Election Day FAQs: Yes, You Can Bring Your Own Pen :)

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Election day is a big deal and knowing the basics are essential! Below are some of the most commonly asked questions every election season as well as links to key local information.

Happy voting!


Registering to Vote

Can I vote without registering?

North Dakota is the only state that allows voters to cast their ballot without registering. All other states require voters to register.

Does voter registration expire?

Voter registration is permanent. However, in many locations voter registration lapses if the individual does not vote during a certain period of time or number of elections – typically two to four years or two general elections. Voters also need to re-register if they’ve moved. 

To find out more, contact your local officials using the link provided here.

Can I vote without an address?

Voters are not required to have an address to vote. In all 50 states, individuals cannot be turned away if they don’t have a permanent address, provided they are otherwise eligible. Voters may list homeless shelters, courthouses, and other locations on documentation.

However, in most locations, voters must provide an address to receive mail such as a P.O. box or friends mailing address. Voting without a permeant address can be difficult and voters may need to speak with local election officials to find a solution.

Can I vote without a driving license?

Voters are not required to have a driver’s license to vote. While individuals may register with a driver’s license, they may also use other forms of identification such as a social security number. 

Can I vote using a passport?

Voters may use a passport to vote and/or register. Find your local registration information here.


In the Booth

voting booth

Can I bring a baby and/or child into the voting booth?

In all 50 states, voters are allowed to bring infants and children into the voting booth with them. Some states do set maximum age limits for children accompanying adults, however. 

To find more about your local voting laws by following the links provided in this section.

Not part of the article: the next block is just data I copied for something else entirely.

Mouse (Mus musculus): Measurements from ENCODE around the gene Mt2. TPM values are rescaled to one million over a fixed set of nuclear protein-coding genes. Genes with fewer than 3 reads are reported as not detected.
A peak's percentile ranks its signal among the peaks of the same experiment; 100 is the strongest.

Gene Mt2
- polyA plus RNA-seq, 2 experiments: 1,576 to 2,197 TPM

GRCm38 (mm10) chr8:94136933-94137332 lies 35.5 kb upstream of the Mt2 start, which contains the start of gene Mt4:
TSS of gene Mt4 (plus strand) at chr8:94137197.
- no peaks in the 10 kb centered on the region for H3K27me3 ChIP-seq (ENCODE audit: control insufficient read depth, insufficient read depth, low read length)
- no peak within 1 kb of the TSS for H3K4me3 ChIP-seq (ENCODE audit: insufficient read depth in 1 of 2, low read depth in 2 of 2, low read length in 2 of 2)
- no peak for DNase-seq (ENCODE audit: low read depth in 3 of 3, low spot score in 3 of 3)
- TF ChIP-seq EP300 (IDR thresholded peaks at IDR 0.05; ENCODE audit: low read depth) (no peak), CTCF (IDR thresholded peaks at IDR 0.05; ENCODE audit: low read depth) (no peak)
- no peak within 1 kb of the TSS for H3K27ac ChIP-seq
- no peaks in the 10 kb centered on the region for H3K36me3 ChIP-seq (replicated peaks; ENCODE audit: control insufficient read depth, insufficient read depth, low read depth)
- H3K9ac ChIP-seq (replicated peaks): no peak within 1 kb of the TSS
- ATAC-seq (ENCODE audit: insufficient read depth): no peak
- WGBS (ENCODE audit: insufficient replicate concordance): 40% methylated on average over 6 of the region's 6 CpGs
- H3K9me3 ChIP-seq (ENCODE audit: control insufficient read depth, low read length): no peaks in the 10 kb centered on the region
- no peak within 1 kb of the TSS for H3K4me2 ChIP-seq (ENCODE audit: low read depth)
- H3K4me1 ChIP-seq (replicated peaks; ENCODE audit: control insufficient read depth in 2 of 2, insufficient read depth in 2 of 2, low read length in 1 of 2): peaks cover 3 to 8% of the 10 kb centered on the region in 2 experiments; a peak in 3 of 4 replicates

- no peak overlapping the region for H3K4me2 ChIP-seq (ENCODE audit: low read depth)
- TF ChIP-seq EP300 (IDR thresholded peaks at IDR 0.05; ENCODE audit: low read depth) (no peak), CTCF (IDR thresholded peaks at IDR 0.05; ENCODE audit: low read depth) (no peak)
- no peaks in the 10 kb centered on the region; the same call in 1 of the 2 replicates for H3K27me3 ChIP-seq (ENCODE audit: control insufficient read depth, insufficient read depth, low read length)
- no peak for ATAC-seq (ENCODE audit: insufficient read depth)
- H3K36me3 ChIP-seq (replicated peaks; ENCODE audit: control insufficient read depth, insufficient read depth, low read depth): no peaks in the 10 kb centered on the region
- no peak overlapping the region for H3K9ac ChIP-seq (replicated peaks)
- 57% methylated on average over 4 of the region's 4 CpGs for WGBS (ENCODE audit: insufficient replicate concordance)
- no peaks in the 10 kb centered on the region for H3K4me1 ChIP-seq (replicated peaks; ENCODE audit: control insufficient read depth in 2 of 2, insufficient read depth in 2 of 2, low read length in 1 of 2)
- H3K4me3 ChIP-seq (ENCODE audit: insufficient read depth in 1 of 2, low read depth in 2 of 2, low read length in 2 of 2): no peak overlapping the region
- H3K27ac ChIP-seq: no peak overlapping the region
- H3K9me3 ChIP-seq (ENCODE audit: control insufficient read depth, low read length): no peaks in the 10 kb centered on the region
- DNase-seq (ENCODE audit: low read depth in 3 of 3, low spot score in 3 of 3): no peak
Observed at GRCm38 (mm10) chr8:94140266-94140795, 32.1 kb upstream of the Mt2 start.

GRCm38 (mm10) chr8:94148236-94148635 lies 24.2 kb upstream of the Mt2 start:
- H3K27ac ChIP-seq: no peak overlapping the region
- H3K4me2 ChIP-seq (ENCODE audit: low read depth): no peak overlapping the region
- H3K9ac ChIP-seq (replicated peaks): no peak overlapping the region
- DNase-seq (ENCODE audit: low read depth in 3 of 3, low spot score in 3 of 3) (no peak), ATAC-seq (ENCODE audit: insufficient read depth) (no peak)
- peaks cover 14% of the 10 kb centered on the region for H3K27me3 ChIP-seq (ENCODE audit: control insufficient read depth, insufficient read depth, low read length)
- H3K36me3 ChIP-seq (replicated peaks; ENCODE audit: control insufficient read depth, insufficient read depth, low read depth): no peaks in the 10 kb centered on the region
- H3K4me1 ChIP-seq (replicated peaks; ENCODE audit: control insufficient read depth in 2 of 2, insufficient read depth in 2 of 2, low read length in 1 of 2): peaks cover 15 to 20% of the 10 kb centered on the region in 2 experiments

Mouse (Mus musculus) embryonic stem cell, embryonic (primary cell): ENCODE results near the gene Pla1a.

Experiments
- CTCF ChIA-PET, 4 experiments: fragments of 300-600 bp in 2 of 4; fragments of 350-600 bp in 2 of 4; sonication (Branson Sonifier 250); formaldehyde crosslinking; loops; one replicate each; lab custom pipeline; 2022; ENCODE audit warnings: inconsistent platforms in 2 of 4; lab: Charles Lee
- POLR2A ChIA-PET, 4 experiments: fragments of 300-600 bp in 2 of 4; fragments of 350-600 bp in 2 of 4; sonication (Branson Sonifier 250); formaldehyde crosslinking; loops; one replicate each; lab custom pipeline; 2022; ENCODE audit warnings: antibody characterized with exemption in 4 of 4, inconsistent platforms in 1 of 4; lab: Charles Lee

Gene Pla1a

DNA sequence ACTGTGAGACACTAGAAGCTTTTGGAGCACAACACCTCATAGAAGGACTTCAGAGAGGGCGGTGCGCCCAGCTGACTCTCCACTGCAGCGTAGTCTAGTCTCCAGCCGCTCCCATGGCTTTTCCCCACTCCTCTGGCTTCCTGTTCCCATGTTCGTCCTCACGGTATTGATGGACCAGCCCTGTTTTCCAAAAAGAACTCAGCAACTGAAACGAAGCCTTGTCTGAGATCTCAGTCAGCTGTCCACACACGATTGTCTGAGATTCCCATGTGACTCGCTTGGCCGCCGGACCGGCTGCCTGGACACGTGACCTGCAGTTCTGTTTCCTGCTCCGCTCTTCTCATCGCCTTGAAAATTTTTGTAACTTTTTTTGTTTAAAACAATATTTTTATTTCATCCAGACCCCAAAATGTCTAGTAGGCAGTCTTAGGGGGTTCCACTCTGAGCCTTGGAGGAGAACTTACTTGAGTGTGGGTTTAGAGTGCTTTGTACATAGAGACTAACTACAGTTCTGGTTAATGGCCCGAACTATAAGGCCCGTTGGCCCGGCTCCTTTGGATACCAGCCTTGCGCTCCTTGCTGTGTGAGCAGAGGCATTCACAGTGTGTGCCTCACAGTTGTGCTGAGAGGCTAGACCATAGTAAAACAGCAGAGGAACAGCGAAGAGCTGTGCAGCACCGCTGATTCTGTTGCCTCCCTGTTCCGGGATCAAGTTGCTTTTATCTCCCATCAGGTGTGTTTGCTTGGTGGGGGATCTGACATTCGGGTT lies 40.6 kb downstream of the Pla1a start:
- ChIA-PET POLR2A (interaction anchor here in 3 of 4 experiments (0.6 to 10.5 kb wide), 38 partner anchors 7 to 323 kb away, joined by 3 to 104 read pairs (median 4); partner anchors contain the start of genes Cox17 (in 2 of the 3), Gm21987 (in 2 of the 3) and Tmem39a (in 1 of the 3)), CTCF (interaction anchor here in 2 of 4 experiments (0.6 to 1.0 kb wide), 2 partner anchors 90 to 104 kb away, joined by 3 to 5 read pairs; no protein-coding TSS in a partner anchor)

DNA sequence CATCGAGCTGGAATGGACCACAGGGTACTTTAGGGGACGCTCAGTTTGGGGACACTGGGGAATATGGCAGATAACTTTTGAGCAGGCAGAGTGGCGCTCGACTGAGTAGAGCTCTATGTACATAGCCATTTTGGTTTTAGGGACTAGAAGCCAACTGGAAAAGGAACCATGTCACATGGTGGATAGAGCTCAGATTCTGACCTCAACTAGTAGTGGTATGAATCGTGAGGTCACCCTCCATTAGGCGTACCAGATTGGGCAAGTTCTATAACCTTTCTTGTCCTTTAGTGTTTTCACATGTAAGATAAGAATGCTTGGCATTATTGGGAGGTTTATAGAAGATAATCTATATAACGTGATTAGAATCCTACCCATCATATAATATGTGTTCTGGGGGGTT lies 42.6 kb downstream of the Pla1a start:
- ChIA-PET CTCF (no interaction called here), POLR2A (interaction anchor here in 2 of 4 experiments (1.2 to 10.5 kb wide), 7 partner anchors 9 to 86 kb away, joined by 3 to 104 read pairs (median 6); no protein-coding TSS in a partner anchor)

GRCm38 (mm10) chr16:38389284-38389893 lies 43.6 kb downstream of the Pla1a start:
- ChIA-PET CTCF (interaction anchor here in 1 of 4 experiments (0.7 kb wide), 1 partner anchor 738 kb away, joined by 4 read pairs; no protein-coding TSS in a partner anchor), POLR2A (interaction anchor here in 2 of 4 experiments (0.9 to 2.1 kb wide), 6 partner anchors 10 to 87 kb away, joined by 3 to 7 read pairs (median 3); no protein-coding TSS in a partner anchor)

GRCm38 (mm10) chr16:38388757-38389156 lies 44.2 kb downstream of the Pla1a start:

Can I bring a bag into the voting booth?

Voters may be able to bring personal items such as a purse or bag into the voting booth with them. However, local regulations may vary. Contact local officials for more.

Can I bring my cell phone into the voting booth?

Laws regarding cell phone use in and around polling stations – including for the use of taking pictures – vary greatly by state. Voters can usually bring a cellphone into the booth; however, they are normally prohibited from using their phones while voting.

Contact local officials for more information – see links provided here.

Can I bring notes into the voting booth?

Yes! Voters are allowed to bring notes with them into the voting booth. It is always important to bring a hard copy of the notes. However, some locations do not allow cell phone use in the voting booth and there is always a risk of electronic failure or the battery dying.

Can I bring my own pen?

Voters may use their own pen to mark paper ballots for elections in the U.S. However, pens are provided and electronic voting may also be an option.

NOTE: voters may be asked to use a stylus (provided by poll workers) in order to electronically register and/or check-in. If voters would like to avoid touching the stylus, it may be helpful to bring their own in order to enter their information on electronic tablets or iPads before voting.

Can election candidates vote for themselves?